Give A Good Reason
An important tool in apologetics is the study of logic and reason. Today we’ll be specifically talking about logical fallacies. We all have been guilty of using them but by knowing what they are, it will help us make our case for discussion -and defense- more concise and cogent. I have made a list below of the more popular ones that I have seen people use. There are many others but starting with these will get you going in the right direction and on your way.
- Red Herring – is the attempt by the speaker to distract attention away from the topic at hand by inserting another one that is unrelated. Example: If you are having a discussion/debate about how factual macro evolution is, and your subject out of the Blue starts ragging on the “mean and cruel God” of the Old Testament, that won’t help his/her case for evolution.
- Strawman – is simply the misrepresentation of one’s position and attacking that instead of the real position. Example: Jehovah’s witnesses are notorious in making arguments against the Trinity by attacking Modalism instead; most unknowingly do so. A common question asked is “if Jesus were God, then who did he pray to in the garden etc?” Trinitarians don’t believe that Jesus is the same person as the Father (like Modalists do) but yet is fully God as are the persons of the Father and the Holy Spirit.
- Argumentum Ad Populum – is also called appeal to majority where someone uses numbers (of adherents to a position) as a sole basis of verification to a proposition. Example: Islam is true because it is the fastest growing religion in the world.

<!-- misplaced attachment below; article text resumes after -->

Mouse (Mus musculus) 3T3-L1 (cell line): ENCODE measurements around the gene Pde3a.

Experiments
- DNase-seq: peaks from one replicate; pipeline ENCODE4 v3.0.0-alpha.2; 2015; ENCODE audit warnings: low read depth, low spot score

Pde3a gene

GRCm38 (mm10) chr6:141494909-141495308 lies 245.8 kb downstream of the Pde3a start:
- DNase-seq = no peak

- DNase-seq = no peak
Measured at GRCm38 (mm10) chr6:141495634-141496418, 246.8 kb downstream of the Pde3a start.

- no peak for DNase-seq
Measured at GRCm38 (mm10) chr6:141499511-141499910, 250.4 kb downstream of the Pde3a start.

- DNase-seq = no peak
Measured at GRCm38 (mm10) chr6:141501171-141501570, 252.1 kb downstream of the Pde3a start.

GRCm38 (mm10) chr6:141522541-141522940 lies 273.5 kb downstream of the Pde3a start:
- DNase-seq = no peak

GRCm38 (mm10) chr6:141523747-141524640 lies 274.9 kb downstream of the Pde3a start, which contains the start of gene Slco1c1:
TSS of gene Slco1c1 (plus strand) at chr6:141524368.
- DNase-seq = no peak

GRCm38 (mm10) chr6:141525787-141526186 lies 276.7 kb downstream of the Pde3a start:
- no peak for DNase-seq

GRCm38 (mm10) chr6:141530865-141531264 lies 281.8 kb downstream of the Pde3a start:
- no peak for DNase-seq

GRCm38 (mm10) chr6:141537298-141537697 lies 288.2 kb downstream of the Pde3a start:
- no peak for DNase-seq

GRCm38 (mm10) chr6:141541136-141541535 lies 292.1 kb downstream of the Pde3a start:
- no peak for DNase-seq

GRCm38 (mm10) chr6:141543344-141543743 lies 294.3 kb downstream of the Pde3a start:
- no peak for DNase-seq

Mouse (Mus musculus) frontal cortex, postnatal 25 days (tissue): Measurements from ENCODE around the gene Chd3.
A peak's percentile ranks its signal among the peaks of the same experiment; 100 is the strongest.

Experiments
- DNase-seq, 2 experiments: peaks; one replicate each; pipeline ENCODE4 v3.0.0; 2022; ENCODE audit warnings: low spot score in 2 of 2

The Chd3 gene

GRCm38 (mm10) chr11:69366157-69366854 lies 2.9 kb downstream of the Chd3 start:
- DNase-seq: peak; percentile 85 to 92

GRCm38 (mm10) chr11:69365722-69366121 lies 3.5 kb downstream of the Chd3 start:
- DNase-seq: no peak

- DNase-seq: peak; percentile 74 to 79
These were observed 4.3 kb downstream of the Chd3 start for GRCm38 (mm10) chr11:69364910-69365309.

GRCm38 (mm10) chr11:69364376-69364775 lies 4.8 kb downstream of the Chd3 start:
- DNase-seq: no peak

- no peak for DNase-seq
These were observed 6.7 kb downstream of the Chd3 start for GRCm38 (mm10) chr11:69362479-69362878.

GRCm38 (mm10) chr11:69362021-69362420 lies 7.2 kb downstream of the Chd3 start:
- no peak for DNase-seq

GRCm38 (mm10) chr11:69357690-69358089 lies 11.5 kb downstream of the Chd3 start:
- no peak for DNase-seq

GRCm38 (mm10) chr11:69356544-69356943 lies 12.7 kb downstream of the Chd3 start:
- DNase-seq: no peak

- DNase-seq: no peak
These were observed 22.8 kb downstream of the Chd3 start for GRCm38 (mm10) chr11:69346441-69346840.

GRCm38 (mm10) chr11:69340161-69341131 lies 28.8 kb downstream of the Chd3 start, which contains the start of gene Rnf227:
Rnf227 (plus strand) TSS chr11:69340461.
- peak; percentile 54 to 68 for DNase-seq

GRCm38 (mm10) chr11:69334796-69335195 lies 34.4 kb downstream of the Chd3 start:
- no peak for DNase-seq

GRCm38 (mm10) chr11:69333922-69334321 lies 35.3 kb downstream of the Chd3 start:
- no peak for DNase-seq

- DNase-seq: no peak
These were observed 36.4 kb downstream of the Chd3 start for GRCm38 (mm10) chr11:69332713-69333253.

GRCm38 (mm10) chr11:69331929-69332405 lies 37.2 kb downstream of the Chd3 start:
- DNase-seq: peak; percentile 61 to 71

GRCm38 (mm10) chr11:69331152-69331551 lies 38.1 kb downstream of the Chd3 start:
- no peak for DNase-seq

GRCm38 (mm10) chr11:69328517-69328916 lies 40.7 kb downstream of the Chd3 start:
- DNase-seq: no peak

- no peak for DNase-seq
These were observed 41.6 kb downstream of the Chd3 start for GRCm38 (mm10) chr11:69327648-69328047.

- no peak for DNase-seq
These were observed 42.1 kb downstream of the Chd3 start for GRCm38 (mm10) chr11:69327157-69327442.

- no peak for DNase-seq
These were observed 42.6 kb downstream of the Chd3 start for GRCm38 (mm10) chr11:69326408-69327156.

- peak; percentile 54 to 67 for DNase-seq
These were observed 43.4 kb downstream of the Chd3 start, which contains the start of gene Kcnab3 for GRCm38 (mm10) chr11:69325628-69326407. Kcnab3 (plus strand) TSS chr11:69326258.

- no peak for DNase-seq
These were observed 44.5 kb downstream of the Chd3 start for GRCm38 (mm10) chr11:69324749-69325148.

- Genetic Fallacy – is making a conclusion (on someone or something) based solely on the origins rather than its meaning and context. Example: “You’re a Christian only because you were raised in a Christian home.”
- Ad Hominem – is attacking the person (such as calling into question the character of the individual) instead of the argument. Example: “You reject evolution because you’re a Christian and Christians don’t like science”.
- Guilt By Association – is making the assertion that because two things share a property they are the same. Example: “Since you are a Bible believing creationist, you believe the earth is 6000 years old”.
- Appeal To Authority – is where a claim is deemed true because of the authority of a person that is saying it. Example: “The Bible is false because Bart D. Ehrman said so”.
- Cherry Picking – is selectively presenting certain information while suppressing other data of the same topic. Example: I often see Arians cite the passages of scripture where Jesus makes his claims of being human (Son Of Man) while not addressing his claims to being deity (Son Of God).
- False Dichotomy – is when someone gives two alternative statements which are asserted as the only two options/answers, when in fact there are others. Example: “If you don’t agree with me then you don’t want to know the truth.”
- Non Sequitur – is an argument that has a conclusion which does not follow the premise of the argument. Example: “Since you subscribe to the Big Bang Theory, you believe in evolution.”